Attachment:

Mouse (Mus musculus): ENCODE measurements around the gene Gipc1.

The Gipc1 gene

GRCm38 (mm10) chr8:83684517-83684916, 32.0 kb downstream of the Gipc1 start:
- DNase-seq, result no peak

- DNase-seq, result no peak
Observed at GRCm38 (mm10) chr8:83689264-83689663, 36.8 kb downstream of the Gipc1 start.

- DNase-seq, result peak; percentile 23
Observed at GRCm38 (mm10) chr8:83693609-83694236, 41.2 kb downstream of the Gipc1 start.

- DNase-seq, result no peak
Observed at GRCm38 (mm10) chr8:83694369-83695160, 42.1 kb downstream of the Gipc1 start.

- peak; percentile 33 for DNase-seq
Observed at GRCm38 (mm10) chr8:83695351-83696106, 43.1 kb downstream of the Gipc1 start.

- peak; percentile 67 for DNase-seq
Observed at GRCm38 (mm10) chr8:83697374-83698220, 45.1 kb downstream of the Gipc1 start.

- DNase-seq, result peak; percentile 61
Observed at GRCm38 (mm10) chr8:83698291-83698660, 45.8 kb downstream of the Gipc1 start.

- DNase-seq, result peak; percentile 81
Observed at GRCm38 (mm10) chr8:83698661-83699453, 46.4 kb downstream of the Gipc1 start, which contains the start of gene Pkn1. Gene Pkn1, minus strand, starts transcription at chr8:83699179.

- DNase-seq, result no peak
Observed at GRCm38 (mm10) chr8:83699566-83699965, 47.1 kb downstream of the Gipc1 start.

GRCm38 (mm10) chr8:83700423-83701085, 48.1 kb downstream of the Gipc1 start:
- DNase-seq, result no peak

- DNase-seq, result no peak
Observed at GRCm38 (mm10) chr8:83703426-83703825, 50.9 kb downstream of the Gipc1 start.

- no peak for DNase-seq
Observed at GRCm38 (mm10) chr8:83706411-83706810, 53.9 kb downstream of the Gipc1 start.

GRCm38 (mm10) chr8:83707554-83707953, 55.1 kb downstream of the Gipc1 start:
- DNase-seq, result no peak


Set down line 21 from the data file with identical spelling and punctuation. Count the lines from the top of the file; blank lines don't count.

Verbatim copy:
GRCm38 (mm10) chr8:83700423-83701085, 48.1 kb downstream of the Gipc1 start: